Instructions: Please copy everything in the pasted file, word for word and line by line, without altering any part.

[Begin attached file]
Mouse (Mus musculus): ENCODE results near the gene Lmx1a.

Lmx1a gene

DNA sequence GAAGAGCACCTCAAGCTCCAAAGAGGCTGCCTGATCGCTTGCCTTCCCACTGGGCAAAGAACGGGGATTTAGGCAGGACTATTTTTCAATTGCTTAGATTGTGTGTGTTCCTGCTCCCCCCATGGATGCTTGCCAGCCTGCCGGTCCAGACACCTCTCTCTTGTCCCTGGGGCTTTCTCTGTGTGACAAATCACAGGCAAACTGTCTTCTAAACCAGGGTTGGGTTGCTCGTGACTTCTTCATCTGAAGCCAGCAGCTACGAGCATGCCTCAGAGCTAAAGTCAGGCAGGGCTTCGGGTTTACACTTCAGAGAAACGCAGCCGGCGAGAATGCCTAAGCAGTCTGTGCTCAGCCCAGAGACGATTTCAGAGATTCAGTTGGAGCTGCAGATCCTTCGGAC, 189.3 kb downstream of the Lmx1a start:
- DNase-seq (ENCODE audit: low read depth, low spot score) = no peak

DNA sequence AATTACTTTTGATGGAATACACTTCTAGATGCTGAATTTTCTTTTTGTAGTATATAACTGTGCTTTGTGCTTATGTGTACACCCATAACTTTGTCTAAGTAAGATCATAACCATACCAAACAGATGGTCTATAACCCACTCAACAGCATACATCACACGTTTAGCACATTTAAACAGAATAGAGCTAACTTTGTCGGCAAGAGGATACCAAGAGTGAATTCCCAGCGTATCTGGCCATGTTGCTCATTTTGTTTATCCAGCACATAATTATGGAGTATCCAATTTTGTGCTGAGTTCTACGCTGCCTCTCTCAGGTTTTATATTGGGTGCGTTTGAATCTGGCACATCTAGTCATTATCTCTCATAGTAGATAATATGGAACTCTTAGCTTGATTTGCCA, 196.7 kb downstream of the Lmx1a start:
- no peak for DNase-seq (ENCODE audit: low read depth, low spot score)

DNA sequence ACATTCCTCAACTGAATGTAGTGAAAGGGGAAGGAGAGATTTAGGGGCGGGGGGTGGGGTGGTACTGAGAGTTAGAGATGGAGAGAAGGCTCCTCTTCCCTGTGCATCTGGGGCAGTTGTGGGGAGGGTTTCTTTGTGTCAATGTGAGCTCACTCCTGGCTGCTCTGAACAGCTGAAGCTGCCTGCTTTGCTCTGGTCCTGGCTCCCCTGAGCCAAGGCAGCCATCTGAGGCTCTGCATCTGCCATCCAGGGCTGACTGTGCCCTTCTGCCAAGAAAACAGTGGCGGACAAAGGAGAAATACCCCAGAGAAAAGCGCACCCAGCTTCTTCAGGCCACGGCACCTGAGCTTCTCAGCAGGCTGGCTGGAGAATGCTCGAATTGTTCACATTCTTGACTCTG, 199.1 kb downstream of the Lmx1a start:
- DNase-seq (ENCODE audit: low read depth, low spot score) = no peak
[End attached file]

Mouse (Mus musculus): ENCODE results near the gene Lmx1a.

Lmx1a gene

DNA sequence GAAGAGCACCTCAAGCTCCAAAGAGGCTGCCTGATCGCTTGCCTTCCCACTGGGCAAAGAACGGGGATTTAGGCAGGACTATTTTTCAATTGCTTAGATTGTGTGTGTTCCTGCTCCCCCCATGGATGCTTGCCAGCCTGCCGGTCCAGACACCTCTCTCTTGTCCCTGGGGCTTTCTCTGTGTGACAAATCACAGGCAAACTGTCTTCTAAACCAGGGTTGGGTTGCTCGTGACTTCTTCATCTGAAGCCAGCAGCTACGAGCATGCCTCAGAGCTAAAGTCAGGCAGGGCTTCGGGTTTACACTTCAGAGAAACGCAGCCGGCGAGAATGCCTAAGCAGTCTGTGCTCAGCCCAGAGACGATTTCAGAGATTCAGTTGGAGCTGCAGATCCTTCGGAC, 189.3 kb downstream of the Lmx1a start:
- DNase-seq (ENCODE audit: low read depth, low spot score) = no peak

DNA sequence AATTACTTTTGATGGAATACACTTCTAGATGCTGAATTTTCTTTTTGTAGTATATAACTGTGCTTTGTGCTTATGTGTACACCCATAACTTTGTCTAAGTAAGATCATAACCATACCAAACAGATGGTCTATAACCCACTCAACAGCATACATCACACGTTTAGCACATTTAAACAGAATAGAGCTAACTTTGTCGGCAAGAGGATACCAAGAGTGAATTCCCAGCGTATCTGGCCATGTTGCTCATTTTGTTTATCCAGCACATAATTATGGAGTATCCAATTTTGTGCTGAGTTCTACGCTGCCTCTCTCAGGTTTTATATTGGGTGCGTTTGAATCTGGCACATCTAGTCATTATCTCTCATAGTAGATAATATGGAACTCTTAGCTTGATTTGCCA, 196.7 kb downstream of the Lmx1a start:
- no peak for DNase-seq (ENCODE audit: low read depth, low spot score)

DNA sequence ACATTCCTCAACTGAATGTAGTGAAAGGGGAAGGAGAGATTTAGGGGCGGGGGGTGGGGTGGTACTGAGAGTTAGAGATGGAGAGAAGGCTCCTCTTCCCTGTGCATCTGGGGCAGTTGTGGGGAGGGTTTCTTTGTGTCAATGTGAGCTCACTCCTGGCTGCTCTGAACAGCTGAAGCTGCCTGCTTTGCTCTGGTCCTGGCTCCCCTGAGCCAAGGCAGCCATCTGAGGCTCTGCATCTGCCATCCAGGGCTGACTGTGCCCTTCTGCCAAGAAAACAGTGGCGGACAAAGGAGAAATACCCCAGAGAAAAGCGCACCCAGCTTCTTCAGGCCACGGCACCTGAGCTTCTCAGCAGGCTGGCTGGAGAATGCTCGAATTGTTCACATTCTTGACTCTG, 199.1 kb downstream of the Lmx1a start:
- DNase-seq (ENCODE audit: low read depth, low spot score) = no peak